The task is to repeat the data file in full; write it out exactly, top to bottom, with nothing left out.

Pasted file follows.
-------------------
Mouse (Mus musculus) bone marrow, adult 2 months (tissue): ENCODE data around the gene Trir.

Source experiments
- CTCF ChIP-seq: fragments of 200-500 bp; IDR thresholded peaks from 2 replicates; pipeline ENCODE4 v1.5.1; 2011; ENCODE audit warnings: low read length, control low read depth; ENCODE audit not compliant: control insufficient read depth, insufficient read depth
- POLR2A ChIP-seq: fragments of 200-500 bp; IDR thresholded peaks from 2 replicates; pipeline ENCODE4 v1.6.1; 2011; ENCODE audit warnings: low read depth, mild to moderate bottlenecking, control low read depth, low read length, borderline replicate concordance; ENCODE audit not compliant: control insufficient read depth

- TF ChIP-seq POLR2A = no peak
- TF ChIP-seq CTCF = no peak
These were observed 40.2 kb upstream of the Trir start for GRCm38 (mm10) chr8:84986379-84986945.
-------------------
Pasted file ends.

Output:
Mouse (Mus musculus) bone marrow, adult 2 months (tissue): ENCODE data around the gene Trir.

Source experiments
- CTCF ChIP-seq: fragments of 200-500 bp; IDR thresholded peaks from 2 replicates; pipeline ENCODE4 v1.5.1; 2011; ENCODE audit warnings: low read length, control low read depth; ENCODE audit not compliant: control insufficient read depth, insufficient read depth
- POLR2A ChIP-seq: fragments of 200-500 bp; IDR thresholded peaks from 2 replicates; pipeline ENCODE4 v1.6.1; 2011; ENCODE audit warnings: low read depth, mild to moderate bottlenecking, control low read depth, low read length, borderline replicate concordance; ENCODE audit not compliant: control insufficient read depth

- TF ChIP-seq POLR2A = no peak
- TF ChIP-seq CTCF = no peak
These were observed 40.2 kb upstream of the Trir start for GRCm38 (mm10) chr8:84986379-84986945.